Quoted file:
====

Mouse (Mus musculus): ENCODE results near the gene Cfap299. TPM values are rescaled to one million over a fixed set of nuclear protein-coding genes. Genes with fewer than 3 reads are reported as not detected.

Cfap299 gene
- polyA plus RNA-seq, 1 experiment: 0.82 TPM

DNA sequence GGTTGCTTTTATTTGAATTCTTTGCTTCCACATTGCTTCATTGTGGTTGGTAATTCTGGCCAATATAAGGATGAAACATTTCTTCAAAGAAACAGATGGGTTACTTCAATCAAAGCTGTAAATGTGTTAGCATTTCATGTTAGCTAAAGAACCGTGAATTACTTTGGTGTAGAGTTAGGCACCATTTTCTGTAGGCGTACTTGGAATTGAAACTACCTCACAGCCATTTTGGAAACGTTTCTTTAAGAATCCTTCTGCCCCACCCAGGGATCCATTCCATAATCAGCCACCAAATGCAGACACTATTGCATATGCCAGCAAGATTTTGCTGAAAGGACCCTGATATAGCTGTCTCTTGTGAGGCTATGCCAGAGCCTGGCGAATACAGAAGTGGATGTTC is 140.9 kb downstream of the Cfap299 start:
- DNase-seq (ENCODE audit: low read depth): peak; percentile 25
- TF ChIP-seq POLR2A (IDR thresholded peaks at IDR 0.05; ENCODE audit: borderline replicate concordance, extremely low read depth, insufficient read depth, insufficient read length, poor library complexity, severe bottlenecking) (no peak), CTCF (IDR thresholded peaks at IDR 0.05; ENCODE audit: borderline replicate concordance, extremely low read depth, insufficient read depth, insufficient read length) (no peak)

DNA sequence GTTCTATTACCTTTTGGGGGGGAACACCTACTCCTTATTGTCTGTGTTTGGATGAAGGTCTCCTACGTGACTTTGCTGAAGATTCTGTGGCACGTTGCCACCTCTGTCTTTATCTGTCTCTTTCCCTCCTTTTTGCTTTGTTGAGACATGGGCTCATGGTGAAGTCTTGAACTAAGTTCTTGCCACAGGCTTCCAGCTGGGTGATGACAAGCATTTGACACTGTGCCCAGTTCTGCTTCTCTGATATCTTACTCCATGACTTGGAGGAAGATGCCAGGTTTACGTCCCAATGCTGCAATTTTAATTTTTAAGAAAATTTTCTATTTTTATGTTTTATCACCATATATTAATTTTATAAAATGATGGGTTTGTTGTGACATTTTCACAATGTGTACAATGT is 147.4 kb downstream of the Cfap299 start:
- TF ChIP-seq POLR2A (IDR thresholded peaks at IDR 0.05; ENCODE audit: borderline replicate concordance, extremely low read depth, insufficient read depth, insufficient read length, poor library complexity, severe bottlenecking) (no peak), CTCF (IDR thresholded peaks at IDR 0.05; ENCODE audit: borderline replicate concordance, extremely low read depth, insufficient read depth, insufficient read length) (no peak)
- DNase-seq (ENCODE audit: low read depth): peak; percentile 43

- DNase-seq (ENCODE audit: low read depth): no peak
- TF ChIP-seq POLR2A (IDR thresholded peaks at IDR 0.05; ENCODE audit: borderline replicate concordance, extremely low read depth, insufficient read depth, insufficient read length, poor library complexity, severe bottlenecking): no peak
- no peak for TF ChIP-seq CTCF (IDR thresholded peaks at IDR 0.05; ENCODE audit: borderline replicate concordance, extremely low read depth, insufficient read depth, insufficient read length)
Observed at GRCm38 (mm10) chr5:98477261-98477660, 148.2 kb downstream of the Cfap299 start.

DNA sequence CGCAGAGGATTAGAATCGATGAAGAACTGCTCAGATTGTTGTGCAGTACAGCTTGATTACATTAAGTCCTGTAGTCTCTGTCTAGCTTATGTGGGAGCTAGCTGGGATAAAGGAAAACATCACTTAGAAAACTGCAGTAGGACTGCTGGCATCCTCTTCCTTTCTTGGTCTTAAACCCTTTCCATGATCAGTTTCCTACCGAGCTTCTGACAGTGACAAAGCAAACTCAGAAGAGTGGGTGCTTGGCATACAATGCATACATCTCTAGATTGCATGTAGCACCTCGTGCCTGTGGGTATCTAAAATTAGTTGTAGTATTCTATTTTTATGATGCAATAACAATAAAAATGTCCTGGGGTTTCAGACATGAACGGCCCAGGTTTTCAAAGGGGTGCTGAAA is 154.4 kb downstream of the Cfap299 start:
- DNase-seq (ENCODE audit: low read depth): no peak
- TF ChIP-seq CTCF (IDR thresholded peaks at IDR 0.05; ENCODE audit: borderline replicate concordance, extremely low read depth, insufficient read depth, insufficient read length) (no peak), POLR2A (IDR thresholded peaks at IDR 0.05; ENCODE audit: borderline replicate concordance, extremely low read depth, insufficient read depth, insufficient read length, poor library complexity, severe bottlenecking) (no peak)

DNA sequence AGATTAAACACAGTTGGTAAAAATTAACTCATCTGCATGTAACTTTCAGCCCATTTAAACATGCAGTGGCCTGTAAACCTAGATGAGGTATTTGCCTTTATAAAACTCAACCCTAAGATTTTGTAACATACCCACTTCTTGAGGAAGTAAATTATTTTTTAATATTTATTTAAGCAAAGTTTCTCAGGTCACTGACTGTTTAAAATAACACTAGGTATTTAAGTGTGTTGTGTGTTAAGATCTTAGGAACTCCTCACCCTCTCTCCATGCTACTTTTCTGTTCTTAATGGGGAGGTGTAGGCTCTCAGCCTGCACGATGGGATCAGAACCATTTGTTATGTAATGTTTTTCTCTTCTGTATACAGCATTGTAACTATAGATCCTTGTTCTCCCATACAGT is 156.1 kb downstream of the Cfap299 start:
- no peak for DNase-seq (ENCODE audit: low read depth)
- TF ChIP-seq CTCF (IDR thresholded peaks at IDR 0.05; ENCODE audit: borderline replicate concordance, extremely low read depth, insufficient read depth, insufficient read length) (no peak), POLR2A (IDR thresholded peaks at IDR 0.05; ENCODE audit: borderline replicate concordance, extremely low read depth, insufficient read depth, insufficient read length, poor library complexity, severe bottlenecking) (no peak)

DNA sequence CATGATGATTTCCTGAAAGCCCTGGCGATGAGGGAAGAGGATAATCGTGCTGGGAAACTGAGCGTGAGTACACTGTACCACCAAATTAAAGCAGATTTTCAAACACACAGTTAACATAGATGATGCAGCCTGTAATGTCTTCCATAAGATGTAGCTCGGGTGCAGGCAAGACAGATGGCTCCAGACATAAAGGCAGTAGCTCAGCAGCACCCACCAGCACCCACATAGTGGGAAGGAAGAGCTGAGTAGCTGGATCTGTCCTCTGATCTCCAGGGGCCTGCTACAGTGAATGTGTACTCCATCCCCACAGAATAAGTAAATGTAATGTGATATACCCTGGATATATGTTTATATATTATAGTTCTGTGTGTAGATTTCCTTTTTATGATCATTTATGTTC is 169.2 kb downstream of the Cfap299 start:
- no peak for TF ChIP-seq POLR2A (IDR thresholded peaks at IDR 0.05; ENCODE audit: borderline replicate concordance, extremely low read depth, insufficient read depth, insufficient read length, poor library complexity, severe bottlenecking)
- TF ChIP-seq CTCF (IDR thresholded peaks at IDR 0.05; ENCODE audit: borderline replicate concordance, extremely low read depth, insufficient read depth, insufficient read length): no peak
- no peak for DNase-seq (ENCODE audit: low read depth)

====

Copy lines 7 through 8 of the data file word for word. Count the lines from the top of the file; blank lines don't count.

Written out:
DNA sequence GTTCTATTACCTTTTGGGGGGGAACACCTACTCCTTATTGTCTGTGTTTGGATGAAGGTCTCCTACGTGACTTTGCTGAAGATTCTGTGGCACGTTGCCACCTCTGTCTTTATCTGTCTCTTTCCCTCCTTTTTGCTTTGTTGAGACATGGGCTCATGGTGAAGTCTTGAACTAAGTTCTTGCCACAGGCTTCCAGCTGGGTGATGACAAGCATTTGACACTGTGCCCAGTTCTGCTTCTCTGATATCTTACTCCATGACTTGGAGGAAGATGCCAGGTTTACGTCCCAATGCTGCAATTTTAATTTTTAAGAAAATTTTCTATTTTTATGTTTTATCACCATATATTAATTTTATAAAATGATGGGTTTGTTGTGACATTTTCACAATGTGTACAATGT is 147.4 kb downstream of the Cfap299 start:
- TF ChIP-seq POLR2A (IDR thresholded peaks at IDR 0.05; ENCODE audit: borderline replicate concordance, extremely low read depth, insufficient read depth, insufficient read length, poor library complexity, severe bottlenecking) (no peak), CTCF (IDR thresholded peaks at IDR 0.05; ENCODE audit: borderline replicate concordance, extremely low read depth, insufficient read depth, insufficient read length) (no peak)